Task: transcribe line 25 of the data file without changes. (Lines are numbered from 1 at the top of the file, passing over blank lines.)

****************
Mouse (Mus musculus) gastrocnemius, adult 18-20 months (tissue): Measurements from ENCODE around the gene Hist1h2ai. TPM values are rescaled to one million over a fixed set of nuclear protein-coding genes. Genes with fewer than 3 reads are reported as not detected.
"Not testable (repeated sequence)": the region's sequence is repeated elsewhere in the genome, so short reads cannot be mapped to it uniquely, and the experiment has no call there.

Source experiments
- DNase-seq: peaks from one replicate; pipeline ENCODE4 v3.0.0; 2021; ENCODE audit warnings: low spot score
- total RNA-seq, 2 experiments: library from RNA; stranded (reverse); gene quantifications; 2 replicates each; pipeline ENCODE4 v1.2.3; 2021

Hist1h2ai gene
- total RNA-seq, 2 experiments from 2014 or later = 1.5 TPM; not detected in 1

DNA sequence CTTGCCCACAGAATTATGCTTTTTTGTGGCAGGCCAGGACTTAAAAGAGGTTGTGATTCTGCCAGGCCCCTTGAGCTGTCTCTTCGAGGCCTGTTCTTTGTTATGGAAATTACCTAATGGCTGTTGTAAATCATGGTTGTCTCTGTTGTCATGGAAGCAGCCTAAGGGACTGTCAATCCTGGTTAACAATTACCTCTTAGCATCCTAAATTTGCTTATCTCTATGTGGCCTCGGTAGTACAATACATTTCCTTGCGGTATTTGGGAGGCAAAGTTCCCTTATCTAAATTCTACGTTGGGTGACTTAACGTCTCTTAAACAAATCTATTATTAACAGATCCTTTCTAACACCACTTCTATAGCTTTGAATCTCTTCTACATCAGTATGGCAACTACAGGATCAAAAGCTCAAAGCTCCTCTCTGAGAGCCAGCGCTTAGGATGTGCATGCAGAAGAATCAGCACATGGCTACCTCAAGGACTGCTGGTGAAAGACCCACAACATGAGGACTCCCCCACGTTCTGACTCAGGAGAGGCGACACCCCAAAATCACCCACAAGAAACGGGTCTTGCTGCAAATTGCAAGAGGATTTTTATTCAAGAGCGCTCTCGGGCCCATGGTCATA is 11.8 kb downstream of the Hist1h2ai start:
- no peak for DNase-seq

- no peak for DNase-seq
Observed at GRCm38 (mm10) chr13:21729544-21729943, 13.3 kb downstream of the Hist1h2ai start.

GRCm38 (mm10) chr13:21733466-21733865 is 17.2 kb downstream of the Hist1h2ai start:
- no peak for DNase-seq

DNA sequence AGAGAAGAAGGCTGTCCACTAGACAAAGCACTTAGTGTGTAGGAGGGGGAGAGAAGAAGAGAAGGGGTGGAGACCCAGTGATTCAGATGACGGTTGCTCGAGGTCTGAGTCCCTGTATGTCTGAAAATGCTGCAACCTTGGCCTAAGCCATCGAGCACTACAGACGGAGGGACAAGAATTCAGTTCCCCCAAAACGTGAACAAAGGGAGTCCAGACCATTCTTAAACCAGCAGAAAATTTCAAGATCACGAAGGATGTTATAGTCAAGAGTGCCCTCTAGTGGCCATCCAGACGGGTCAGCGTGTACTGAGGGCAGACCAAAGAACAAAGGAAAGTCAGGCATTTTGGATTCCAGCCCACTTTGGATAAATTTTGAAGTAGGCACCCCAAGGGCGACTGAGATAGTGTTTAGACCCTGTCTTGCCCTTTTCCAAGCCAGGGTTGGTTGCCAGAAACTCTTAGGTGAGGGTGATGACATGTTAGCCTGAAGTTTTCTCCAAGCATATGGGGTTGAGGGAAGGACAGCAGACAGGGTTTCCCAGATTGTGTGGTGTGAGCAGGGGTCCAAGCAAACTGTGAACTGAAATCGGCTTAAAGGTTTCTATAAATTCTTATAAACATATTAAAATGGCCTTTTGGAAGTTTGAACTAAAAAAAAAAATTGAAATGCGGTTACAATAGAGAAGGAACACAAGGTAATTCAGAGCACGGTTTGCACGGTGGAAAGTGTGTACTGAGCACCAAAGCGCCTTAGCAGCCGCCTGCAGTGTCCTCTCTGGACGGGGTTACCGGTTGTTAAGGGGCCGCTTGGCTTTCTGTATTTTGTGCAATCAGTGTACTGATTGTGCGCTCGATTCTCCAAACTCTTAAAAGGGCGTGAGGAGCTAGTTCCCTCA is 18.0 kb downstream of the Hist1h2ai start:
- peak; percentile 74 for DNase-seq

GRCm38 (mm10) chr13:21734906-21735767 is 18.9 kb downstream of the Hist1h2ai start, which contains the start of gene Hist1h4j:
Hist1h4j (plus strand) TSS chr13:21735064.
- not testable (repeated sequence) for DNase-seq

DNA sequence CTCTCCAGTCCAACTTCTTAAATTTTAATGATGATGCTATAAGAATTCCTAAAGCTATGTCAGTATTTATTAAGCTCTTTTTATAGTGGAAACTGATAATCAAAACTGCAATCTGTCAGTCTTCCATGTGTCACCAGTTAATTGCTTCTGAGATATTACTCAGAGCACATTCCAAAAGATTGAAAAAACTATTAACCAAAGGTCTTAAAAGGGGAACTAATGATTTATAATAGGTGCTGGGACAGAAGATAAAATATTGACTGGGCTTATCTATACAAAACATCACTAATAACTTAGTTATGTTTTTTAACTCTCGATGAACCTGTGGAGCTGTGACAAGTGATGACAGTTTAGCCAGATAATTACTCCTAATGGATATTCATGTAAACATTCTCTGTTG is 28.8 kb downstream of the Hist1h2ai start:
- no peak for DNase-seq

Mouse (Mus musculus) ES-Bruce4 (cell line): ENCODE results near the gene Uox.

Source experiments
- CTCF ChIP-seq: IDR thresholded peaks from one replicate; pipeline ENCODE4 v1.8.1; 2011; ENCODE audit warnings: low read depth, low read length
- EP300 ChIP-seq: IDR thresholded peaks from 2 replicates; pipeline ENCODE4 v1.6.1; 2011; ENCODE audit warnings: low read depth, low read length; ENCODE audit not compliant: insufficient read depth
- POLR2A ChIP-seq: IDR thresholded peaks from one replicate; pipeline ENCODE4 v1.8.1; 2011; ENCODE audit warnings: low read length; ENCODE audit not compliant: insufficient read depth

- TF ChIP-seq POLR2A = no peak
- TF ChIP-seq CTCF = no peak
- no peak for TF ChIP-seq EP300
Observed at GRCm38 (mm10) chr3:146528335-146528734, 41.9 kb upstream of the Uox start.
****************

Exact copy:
- POLR2A ChIP-seq: IDR thresholded peaks from one replicate; pipeline ENCODE4 v1.8.1; 2011; ENCODE audit warnings: low read length; ENCODE audit not compliant: insufficient read depth